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ERIC Number: ED257353
Record Type: RIE
Publication Date: 1985-Apr
Pages: 10
Abstractor: N/A
Reference Count: 0
ISBN: N/A
ISSN: N/A
An Analysis of the Arbitration Clause in Collective Bargaining Agreements in Higher Education.
Douglas, Joel M., Ed.
Newsletter of the National Center for the Study of Collective Bargaining in Higher Education and the Professions, v13 n2 Mar-Apr 1985
The arbitration provisions of collective bargaining agreements at unionized colleges and universities were analyzed for a sample of about 89,000 unionized faculty. The following 11 elements were analyzed with respect to frequency in collective agreements and assorted other contractual conditions: (1) time limits for submission of grievances; (2) nature of time delays and the grievance step structure; (3) accelerated grievance procedures; (4) union representation at grievance hearings; (5) types of arbitration boards; (6) selection of arbitrators; (7) scope of arbitrability/exclusions from the grievance procedure; (8) use of documents during arbitration; (9) types of arbitration decisions and precedent setting as defined by contract; (10) limits on power of arbitrators; and (11) payment of arbitrator fees. Over 90 percent of the agreements contained grievance procedures, with 74 percent culminating in binding arbitration. Procedural and structural components inherent in the grievance process are similar to those found in most industrial contracts. While steps may be eliminated to accelerate a grievance, expedited arbitration procedures are not prevalent. The issues of "academic judgment" and "presidential reasons" for adverse personnel actions are briefly discussed. (SW)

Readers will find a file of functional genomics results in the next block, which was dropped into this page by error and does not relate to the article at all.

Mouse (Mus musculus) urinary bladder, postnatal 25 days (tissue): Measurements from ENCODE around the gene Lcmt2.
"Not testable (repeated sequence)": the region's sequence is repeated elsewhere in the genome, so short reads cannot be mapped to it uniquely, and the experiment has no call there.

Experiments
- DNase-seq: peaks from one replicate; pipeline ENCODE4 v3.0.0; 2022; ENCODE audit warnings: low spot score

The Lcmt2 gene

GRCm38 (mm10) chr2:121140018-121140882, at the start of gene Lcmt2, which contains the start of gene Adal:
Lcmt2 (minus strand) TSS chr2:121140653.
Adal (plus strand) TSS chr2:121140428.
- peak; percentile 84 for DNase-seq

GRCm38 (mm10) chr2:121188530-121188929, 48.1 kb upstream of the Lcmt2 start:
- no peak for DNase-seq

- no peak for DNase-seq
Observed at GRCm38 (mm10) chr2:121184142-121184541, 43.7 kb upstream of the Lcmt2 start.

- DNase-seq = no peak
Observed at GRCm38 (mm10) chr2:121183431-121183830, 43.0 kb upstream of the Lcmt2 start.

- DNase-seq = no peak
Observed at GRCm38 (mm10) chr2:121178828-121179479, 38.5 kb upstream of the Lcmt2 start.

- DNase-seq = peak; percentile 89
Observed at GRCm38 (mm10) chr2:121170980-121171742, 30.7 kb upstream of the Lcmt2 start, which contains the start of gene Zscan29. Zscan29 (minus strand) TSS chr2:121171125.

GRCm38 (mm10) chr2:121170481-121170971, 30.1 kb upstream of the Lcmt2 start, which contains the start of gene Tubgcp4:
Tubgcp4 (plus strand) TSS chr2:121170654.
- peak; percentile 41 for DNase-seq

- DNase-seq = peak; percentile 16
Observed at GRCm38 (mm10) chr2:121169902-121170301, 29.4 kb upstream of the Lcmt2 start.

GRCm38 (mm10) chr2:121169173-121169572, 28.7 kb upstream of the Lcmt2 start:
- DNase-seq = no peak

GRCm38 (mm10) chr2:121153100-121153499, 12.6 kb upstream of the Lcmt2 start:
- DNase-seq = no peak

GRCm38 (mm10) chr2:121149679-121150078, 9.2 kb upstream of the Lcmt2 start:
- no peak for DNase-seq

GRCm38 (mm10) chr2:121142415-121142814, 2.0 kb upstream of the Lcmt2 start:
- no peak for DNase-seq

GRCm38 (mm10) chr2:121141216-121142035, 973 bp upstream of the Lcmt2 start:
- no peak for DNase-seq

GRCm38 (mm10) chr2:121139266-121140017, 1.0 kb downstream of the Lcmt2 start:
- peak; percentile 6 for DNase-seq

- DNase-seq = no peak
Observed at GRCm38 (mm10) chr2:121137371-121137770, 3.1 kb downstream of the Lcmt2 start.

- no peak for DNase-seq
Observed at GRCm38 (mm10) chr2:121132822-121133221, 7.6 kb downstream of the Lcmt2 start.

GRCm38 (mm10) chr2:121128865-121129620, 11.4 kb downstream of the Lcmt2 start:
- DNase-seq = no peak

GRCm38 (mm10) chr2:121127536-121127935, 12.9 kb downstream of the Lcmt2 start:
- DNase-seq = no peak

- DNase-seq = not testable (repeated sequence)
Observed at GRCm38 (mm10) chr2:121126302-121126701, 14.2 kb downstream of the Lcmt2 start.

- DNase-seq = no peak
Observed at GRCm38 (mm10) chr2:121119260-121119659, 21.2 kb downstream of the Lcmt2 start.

National Center for the Study of Collective Bargaining in Higher Education and the Professions, Baruch College, 17 Lexington Avenue, New York, NY 10010 ($4.00).
Publication Type: Collected Works - Serials; Reports - Research
Education Level: N/A
Audience: N/A
Language: English
Sponsor: N/A
Authoring Institution: City Univ. of New York, NY. Bernard Baruch Coll. National Center for the Study of Collective Bargaining in Higher Education and the Professions.